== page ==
Zero trust remains one of the best ways for companies to reduce total risk. By knowing the potential risk of any request — both inside and outside the enterprise network — rather than assuming good intentions, companies can limit potential attacks.
Deploying a zero trust framework at scale, however, may cause frustration. It increases operational complexity and reduces overall productivity even as it boosts security. But with the majority of staff members now working from home — and many likely to remain at least partially remote in the future — zero trust is more important than ever.
So, what does this model look like? How do enterprises find a balance between speed and safety to help reduce the friction of zero trust initiatives — all without increasing risk?
What is Zero Trust?
Never trust, always verify. This is the essence of zero trust.
According to John Kindervag, creator of the zero trust model, the framework offers a simple way for companies to improve overall protection.
“When every user, packet, network interface and device is untrusted,” he says, “protecting assets becomes simple.”
As noted by IBM Vice President and CISO Koos Lodewijkx, however, zero trust environments are now evolving. Zero trust is no longer something enterprises have, it’s something they do.
Three Components of Zero Trust
In practice, this means creating a culture of zero trust that puts security over speed when it comes to approving access requests or granting data permissions. To achieve this goal, think of these three key components:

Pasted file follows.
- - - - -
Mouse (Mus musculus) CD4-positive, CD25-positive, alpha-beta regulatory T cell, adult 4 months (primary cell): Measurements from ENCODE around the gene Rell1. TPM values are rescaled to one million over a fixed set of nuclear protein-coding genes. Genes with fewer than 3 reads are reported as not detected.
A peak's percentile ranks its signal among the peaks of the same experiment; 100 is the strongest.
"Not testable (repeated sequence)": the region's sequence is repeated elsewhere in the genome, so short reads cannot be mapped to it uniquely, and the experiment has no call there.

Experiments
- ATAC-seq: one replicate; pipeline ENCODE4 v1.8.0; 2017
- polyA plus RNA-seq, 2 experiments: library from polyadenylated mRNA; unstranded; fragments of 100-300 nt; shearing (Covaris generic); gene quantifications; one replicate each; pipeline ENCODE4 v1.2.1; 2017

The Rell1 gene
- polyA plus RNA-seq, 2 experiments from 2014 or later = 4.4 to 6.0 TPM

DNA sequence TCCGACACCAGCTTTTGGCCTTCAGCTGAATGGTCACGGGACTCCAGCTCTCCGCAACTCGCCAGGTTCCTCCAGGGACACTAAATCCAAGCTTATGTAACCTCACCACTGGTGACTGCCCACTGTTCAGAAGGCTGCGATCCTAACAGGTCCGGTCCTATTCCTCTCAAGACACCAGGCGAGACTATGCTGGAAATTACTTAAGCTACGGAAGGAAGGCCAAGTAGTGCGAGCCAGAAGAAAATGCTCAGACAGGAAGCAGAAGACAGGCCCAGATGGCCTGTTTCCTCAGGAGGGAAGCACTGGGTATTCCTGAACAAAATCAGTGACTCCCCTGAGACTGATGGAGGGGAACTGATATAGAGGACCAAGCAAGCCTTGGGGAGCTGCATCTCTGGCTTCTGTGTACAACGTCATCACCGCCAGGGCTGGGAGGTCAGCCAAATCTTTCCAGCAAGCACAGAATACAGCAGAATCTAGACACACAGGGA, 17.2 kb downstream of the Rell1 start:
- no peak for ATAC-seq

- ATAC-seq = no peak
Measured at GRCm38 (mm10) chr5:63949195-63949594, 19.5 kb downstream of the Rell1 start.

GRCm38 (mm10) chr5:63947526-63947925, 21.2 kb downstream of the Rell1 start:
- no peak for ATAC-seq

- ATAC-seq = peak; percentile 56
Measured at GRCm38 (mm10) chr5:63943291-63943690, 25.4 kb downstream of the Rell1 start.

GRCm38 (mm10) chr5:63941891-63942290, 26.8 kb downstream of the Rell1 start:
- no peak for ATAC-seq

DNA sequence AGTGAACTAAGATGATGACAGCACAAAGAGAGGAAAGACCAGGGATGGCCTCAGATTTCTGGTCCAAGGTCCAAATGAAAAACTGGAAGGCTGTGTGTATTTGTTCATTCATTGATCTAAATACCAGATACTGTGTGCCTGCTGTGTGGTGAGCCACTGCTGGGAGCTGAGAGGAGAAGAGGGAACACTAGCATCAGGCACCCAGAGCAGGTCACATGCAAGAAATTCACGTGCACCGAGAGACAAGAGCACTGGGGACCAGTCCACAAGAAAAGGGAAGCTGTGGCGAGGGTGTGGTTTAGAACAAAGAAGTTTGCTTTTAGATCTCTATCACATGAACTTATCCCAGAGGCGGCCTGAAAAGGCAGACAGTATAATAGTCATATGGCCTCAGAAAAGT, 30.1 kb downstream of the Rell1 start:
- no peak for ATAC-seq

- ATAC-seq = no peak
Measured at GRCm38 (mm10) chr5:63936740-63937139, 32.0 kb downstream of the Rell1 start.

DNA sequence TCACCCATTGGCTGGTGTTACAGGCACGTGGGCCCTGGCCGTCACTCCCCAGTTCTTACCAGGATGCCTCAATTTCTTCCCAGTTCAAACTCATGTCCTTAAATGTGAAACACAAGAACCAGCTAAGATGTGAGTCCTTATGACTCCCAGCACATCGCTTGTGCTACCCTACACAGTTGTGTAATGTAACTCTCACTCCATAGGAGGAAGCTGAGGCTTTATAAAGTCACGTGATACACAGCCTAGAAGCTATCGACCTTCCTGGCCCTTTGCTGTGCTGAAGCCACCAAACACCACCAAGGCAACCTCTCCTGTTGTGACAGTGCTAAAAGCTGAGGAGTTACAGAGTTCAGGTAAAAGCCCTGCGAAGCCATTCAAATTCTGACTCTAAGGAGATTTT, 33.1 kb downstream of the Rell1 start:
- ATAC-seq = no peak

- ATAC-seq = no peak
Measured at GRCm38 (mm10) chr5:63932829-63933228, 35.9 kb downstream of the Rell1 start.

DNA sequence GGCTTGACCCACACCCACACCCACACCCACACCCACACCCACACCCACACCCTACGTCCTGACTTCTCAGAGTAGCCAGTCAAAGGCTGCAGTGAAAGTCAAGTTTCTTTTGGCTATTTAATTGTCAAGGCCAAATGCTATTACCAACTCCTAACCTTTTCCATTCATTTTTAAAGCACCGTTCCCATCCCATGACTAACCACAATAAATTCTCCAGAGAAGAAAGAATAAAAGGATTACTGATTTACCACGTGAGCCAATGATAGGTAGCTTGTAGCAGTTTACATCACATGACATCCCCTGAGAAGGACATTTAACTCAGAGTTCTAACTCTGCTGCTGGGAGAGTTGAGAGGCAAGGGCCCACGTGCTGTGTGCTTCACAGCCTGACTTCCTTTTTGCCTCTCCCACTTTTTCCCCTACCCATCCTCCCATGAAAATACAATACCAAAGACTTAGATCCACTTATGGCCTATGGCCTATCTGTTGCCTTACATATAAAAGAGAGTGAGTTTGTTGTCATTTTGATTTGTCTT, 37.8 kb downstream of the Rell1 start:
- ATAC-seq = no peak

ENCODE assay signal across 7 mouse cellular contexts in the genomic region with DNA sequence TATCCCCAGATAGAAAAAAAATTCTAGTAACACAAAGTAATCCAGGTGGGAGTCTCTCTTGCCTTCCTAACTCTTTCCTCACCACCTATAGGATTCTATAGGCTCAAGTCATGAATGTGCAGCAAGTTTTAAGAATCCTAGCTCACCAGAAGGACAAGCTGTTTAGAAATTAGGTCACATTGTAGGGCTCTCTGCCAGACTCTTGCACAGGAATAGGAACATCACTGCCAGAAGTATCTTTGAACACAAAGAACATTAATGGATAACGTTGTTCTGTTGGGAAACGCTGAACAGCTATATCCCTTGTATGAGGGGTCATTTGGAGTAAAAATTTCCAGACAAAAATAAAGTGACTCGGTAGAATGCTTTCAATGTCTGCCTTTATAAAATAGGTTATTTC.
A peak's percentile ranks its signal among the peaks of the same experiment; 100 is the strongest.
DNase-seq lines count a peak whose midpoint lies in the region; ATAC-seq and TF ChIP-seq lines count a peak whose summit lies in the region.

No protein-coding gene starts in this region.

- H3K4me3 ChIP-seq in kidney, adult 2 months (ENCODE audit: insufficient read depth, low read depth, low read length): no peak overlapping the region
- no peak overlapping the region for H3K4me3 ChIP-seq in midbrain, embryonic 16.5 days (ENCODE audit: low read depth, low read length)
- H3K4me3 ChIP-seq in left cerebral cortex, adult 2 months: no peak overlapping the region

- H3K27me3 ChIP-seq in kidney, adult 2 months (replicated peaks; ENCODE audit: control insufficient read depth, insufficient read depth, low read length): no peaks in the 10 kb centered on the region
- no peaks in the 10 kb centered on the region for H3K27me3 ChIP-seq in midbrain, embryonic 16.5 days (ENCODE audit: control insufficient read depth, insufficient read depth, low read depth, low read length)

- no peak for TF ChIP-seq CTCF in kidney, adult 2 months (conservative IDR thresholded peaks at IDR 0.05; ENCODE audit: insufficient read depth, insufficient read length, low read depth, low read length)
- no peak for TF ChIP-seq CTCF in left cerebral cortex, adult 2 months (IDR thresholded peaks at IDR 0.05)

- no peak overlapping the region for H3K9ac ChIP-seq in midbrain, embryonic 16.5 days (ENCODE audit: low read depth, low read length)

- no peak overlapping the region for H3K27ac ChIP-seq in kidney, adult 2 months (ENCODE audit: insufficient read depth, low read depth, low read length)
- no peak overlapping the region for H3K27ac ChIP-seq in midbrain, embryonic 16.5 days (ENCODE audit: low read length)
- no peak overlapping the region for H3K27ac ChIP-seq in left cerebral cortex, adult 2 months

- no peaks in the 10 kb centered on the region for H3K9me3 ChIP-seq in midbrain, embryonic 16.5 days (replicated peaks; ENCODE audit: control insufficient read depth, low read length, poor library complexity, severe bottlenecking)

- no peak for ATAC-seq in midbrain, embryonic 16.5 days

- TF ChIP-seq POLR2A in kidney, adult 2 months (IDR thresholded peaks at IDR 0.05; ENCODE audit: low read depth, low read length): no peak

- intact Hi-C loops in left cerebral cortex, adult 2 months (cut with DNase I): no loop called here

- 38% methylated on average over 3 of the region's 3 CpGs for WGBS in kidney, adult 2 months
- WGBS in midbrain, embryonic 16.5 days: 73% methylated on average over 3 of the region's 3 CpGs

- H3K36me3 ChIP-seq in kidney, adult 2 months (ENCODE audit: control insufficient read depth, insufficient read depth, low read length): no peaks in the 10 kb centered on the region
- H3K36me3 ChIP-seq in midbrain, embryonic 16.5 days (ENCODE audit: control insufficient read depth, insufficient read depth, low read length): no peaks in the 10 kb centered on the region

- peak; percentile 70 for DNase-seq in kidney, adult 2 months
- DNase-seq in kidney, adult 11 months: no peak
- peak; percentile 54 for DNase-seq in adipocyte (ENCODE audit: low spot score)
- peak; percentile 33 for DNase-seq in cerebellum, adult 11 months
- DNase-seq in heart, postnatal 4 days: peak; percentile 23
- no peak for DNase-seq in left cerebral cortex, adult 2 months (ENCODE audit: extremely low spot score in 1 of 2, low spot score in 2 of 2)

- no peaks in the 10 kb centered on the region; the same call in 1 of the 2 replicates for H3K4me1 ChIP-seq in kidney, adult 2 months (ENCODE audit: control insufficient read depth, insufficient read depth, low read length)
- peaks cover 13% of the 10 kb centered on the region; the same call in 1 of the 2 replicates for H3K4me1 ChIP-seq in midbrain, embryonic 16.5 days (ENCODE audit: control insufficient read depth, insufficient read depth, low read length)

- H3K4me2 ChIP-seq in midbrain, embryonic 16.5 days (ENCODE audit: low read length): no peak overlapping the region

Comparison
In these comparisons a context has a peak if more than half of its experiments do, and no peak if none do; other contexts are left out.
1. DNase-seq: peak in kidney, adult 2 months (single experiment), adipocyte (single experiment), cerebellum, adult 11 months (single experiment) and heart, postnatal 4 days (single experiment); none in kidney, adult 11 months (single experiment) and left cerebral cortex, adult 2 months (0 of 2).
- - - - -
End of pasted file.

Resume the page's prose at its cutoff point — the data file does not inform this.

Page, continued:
Network design is essential for zero trust success. Specifically, companies must prioritize the development and deployment of microsegmented network architectures that both limit the scope of potential compromise and make it easier to manage zero trust solutions.
Effective assessment of user behavior within the zero trust landscape is also critical. Many security systems now include effective two-factor authorization and other verification tactics. But enterprises must also integrate behavioral assessment — such as users logging in from a new location outside normal working hours — to reduce total risk.
Expanding cloud and mobile networks make it impossible for even expert teams to keep pace with potential threats. As a result, automation of front-line tasks with solutions such as machine learning or robotic process automation are critical.
The challenge? Maintaining the essential simplicity of zero trust while addressing the need for a more in-depth approach to protect evolving networks.
Why Remote Work Lends Itself to Zero Trust
The need for effective and efficient zero trust has never been greater. Security risks are on the rise, Forbes notes. With business leaders focused on making sure their staff are equipped with the right tools and tech to do their jobs, infosec gaps will appear.
Remote work itself also poses challenges for companies used to the familiar frameworks and connective confines of on-site networks.
Anytime, Anywhere, Any Device Access
The pandemic means companies now allow users to access corporate networks anytime, anywhere. And there’s no putting this approach back in the box. Employees and consumers are now used to this level of access. From a defense perspective, however, the sheer volume of access points presents a zero trust minefield.
Shifting Attack Surfaces
The move to remote work has caused a major shift in attack surfaces. With remote work and collaboration apps now essential to enterprises, threat actors found an entirely new world to exploit.